Modernizing the public space: gender identities, multiple modernities, and space politics in Tehran
Metadata[+] Show full item record
After the Islamic Revolution of 1979 in Iran, surprisingly, the presence of Iranian women in public spaces dramatically increased. Despite this recent change in women's presence in public spaces, Iranian women, like in many other Muslim-majority societies in the Middle East, are still invisible in Western scholarship, not because of their hijabs but because of the political difficulties of doing field research in Iran. This dissertation serves as a timely contribution to the limited post-revolutionary ethnographic studies on Iranian women. The goal, here, is not to challenge the mainly Western critics of modern and often privatized public spaces, but instead, is to enrich the existing theories through including experiences of a more diverse group. Focusing on the women's experience, preferences, and use of public spaces in Tehran through participant observation and interviewees as well as GIS spatial analysis, I have painted a picture of the complicated relationship between the architecture styles, the gendering of spatial boundaries, and the contingent nature of public spaces that goes beyond the simple dichotomy of female-male, private-public, and moderntraditional. Following the feminist approaches and based on my unique status as an Iranian woman and researcher, I critically examined the now classical position regarding the role of public spheres and modern spaces in building democratic societies. Part of the critique is that ideals of equality can exist alongside practices of exclusion and repression. These boundaries of exclusion are often gendered. The central theme of this study is to demonstrate that abstract analytical tools and methods merely replicate binary distinctions and mask the fact that public/private and modern/traditional do not map in simple ways with respect to gender. Meidan-e-Tajrish, Sabz-e-Meidan, and Marvi Meidancheh in Tehran accommodate a visualization of gendered space. The process by which Iranian women attach symbolic meanings to those public spaces offers ethnographic insight into the mutual construction of gender identities and public spaces. The contrasting urban locations, different design styles, and distinct social activities of the selected case studies provide a useful comparison between what appear to be distinctly modern or traditional. In what urban planners call modern spaces, Iranian women feel a greater sense of self, more freedom, and a sense of equality with men. While traditional spaces are male dominated, those places help users relate to their cultural identity, evoking a feeling of nostalgia. These places connect them to their past, just as modern spaces connect them to their future. This moving back and forth along with the social construction of public spaces that occurs in between highlight the two-sided relationship between structures and agencies in social processes and the process that each society creates its own space. Findings suggest we use caution in presuming gender as an essential category. Binary categorization of modern/tradition and public/private in urban studies should be carefully validated as such categorizations often vary across space and time boundaries.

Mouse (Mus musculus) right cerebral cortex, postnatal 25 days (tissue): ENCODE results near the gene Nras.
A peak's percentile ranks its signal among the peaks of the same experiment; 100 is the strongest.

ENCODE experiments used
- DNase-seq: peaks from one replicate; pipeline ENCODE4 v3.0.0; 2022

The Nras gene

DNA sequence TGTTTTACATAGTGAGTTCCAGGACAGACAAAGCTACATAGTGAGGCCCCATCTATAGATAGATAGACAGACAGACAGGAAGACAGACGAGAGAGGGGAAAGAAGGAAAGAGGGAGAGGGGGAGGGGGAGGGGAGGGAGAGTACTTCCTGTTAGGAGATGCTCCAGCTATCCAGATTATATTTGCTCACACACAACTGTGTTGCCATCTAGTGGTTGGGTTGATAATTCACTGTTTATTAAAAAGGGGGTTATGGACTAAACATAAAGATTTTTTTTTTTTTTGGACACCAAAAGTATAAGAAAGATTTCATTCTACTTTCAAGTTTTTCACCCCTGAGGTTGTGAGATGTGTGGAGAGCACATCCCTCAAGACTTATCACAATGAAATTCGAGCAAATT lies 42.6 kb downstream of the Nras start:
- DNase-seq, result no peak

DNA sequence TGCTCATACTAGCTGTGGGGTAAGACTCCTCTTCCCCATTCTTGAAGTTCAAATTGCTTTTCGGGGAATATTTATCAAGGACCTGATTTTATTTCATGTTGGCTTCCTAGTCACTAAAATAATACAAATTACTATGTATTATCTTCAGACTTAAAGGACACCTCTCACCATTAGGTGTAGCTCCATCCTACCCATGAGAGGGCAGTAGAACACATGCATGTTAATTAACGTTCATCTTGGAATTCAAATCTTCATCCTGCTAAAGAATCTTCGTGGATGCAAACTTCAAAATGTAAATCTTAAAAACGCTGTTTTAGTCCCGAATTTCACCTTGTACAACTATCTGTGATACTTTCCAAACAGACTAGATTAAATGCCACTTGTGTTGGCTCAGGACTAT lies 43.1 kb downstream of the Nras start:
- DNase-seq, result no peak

Table of Contents
Introduction -- Review of literature -- Methods: Geo-ethnography of public spaces -- Research settings -- Data analysis and findings -- Discussion and conclusion -- Appendix A. Interview guidelines